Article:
Sp. Pl. 2: 634. 1753. name conserved
Stems simple or branched proximally, 4-angled, grooved, 30–100(–150) cm. Leaves: petiole 5–12 cm; blade narrowly lanceolate to ovate, 5–20 × 1–5 cm, base cuneate, apex acute, glabrate adaxially. Pedicels 3–5 mm; bracteoles 0–2, linear. Flowers drooping; sepals 4–8 mm; corolla 2–4 cm, glandular-pubescent externally, tube slightly curved at base, mouth 10 mm diam. Capsules 15–30 × 5–7 mm. Seeds 2–3 mm, smooth. 2n = (18), 32, 52 (Asia).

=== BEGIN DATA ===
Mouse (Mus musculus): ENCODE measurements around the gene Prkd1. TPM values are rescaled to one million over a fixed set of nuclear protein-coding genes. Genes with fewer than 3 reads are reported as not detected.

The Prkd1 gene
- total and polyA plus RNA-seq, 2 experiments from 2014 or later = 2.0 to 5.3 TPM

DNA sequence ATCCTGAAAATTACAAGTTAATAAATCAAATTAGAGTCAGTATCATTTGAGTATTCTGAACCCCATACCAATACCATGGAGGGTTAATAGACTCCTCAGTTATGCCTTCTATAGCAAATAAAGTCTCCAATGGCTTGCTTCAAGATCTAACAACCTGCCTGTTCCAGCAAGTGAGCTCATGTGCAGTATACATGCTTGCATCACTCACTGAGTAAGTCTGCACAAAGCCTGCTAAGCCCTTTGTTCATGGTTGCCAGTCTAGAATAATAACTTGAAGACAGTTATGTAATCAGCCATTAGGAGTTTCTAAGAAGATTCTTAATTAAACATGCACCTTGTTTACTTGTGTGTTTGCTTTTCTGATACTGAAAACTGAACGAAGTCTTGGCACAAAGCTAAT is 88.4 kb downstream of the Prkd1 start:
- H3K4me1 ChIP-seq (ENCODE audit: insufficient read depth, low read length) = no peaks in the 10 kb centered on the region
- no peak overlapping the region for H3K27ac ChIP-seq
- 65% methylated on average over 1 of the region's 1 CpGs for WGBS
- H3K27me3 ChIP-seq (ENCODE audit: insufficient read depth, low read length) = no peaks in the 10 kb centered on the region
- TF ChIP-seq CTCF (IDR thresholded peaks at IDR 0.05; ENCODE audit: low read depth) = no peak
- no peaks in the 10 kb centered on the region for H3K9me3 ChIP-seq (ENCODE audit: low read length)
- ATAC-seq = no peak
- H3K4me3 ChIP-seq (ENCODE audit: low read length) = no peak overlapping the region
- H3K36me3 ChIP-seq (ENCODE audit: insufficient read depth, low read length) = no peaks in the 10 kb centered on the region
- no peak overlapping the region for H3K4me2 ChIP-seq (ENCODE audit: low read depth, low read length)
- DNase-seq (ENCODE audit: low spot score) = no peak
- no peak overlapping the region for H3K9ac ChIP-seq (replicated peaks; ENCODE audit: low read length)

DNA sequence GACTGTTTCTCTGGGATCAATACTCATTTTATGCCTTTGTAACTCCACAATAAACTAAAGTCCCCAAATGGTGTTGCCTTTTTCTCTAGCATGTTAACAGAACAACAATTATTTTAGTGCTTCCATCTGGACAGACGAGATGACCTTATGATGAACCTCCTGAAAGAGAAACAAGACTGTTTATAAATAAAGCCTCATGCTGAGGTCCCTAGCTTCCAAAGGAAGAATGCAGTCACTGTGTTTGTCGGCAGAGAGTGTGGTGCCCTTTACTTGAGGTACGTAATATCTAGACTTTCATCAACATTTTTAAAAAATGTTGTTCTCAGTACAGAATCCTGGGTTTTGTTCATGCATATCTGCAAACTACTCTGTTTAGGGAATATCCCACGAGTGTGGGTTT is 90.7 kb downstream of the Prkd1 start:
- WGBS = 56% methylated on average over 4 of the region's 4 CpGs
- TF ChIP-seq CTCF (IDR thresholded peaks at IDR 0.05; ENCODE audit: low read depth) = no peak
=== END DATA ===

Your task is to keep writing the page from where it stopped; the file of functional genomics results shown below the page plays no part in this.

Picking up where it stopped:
Phenology: Flowering Jun–Aug.
Habitat: Disturbed sites.
Elevation: 0–1000 m.
Introduced; Ala., Calif., Fla., Ga., La., Mass., Mo., N.J., N.Y., Ohio, Pa., S.C., Tex., Wis., origin unknown, probably s Asia (India), introduced also in South America, Europe, elsewhere in Asia, n Africa, Pacific Islands, Australia.
Sesamum indicum is the source of sesame seeds and sesame oil. It has been in cultivation for perhaps more than 5000 years; it is difficult to determine its native range. Sesame seeds are a component of many bird seed mixes, so plants often occur near feeders. The name S. orientale Linnaeus, which pertains here, has been rejected.